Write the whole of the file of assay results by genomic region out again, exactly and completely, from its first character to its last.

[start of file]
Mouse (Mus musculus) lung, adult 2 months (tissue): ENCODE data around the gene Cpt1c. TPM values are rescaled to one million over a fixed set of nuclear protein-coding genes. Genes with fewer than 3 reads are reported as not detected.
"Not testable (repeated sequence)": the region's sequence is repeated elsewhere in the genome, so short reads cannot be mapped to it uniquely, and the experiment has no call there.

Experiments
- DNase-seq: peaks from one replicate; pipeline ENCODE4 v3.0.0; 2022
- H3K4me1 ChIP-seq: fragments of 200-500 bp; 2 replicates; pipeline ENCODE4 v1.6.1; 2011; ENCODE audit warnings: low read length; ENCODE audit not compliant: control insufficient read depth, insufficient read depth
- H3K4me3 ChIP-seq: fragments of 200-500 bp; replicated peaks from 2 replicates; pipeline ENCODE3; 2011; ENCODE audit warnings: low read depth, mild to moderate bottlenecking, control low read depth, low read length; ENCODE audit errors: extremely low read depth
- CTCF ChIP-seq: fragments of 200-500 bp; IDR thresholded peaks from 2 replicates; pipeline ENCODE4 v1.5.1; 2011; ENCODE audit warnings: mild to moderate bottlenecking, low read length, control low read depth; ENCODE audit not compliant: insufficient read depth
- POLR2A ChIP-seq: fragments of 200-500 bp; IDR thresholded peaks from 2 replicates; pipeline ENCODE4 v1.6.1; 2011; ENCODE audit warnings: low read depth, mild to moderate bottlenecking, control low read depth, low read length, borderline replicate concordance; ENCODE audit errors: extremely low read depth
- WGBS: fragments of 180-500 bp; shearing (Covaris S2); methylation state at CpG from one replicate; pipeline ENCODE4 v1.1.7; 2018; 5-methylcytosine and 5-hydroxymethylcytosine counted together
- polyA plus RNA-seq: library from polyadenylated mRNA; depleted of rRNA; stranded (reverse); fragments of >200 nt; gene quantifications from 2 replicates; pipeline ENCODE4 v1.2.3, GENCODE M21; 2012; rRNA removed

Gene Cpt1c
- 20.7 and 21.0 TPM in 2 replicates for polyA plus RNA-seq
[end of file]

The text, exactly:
Mouse (Mus musculus) lung, adult 2 months (tissue): ENCODE data around the gene Cpt1c. TPM values are rescaled to one million over a fixed set of nuclear protein-coding genes. Genes with fewer than 3 reads are reported as not detected.
"Not testable (repeated sequence)": the region's sequence is repeated elsewhere in the genome, so short reads cannot be mapped to it uniquely, and the experiment has no call there.

Experiments
- DNase-seq: peaks from one replicate; pipeline ENCODE4 v3.0.0; 2022
- H3K4me1 ChIP-seq: fragments of 200-500 bp; 2 replicates; pipeline ENCODE4 v1.6.1; 2011; ENCODE audit warnings: low read length; ENCODE audit not compliant: control insufficient read depth, insufficient read depth
- H3K4me3 ChIP-seq: fragments of 200-500 bp; replicated peaks from 2 replicates; pipeline ENCODE3; 2011; ENCODE audit warnings: low read depth, mild to moderate bottlenecking, control low read depth, low read length; ENCODE audit errors: extremely low read depth
- CTCF ChIP-seq: fragments of 200-500 bp; IDR thresholded peaks from 2 replicates; pipeline ENCODE4 v1.5.1; 2011; ENCODE audit warnings: mild to moderate bottlenecking, low read length, control low read depth; ENCODE audit not compliant: insufficient read depth
- POLR2A ChIP-seq: fragments of 200-500 bp; IDR thresholded peaks from 2 replicates; pipeline ENCODE4 v1.6.1; 2011; ENCODE audit warnings: low read depth, mild to moderate bottlenecking, control low read depth, low read length, borderline replicate concordance; ENCODE audit errors: extremely low read depth
- WGBS: fragments of 180-500 bp; shearing (Covaris S2); methylation state at CpG from one replicate; pipeline ENCODE4 v1.1.7; 2018; 5-methylcytosine and 5-hydroxymethylcytosine counted together
- polyA plus RNA-seq: library from polyadenylated mRNA; depleted of rRNA; stranded (reverse); fragments of >200 nt; gene quantifications from 2 replicates; pipeline ENCODE4 v1.2.3, GENCODE M21; 2012; rRNA removed

Gene Cpt1c
- 20.7 and 21.0 TPM in 2 replicates for polyA plus RNA-seq